ITEM 1B: UNRESOLVED STAFF COMMENTS

None.

 

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ITEM 2: PROPERTIES

We lease approximately 100,000 square feet of laboratory and office space at 26 Landsdowne Street, Cambridge, Massachusetts through July 2019, with two five-year renewal options. In May 2012, we entered into a lease agreement for an additional 26,000 square feet of office space at a nearby building in Cambridge, Massachusetts which terminates in August 2016. We also lease approximately 22,000 square feet of office space in a building in Lausanne, Switzerland, which serves as our European headquarters, through February 2018 and will automatically extend for one additional 5 year term.

We have entered into a lease for approximately 386,000 square feet of laboratory and office space in two adjacent, connected buildings under construction at 75 and 125 Binney Street, Cambridge, Massachusetts through March 2030, with options to renew for three terms of five years each. We are currently planning to move into the new facility in the third quarter of 2016, once construction of the tenant improvements has been completed. In August 2015, we agreed to sublease approximately 160,000 square feet of the total leased space in the Binney Street facilities. The sublease has an initial term of 10 years from the rent commencement date, which is expected to be in the third quarter of 2016, with an option to extend for the remainder of the initial term of our underlying lease. We have the right to recapture the space if the subtenant desires to assign, sublease or otherwise transfer the subleased space, subject to the terms of the sublease agreement.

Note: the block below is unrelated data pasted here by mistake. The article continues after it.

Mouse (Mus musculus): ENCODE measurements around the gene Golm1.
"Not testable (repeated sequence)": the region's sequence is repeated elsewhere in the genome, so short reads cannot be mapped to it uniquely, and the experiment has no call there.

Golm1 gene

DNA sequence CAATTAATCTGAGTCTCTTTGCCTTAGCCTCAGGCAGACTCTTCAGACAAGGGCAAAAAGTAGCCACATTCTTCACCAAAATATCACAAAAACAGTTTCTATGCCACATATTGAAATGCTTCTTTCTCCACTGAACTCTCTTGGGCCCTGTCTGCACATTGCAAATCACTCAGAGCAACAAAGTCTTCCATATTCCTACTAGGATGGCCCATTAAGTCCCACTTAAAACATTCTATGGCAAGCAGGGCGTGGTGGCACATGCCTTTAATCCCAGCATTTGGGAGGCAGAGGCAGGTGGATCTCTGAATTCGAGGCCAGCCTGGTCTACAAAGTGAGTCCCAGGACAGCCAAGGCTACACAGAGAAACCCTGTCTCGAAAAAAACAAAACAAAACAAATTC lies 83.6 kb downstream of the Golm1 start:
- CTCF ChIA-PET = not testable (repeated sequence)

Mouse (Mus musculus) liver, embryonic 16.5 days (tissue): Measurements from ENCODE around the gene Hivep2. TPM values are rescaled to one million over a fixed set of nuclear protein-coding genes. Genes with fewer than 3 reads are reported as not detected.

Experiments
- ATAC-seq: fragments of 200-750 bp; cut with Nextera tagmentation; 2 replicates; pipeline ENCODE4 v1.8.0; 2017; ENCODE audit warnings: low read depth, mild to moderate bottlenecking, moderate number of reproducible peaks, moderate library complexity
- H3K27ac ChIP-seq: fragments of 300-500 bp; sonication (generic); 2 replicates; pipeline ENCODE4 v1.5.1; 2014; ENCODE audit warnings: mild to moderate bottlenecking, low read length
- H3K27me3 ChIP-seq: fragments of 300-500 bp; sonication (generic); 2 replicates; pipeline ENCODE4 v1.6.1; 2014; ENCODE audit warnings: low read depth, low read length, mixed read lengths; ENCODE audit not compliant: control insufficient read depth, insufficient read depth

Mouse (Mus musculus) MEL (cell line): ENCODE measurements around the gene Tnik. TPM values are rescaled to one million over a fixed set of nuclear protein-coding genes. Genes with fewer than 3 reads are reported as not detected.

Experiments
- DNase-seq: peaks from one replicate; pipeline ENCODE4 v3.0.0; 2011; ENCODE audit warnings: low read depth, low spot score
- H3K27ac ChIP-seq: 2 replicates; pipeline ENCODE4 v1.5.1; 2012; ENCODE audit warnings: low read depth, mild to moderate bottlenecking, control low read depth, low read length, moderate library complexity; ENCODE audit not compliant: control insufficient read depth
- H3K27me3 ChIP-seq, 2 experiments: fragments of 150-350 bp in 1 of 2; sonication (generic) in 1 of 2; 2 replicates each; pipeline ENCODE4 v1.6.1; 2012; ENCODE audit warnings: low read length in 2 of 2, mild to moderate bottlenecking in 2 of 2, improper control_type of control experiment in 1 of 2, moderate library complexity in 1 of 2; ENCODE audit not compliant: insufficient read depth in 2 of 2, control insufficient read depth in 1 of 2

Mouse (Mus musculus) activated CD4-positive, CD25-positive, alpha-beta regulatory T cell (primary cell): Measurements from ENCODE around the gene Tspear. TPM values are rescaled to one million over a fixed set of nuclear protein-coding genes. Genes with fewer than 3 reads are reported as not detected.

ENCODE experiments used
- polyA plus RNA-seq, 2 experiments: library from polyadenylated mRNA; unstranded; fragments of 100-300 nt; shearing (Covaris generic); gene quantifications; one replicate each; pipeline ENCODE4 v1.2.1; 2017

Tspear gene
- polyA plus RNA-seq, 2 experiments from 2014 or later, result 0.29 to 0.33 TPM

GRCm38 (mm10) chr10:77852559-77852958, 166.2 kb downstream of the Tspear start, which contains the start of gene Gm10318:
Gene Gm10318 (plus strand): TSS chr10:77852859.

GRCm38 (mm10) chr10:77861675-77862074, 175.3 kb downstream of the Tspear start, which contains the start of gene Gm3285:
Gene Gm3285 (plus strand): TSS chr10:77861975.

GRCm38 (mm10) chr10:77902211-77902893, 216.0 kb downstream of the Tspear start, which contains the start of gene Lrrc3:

We believe that any additional space that we may require will be available on commercially reasonable terms.

ITEM 3: LEGAL PROCEEDINGS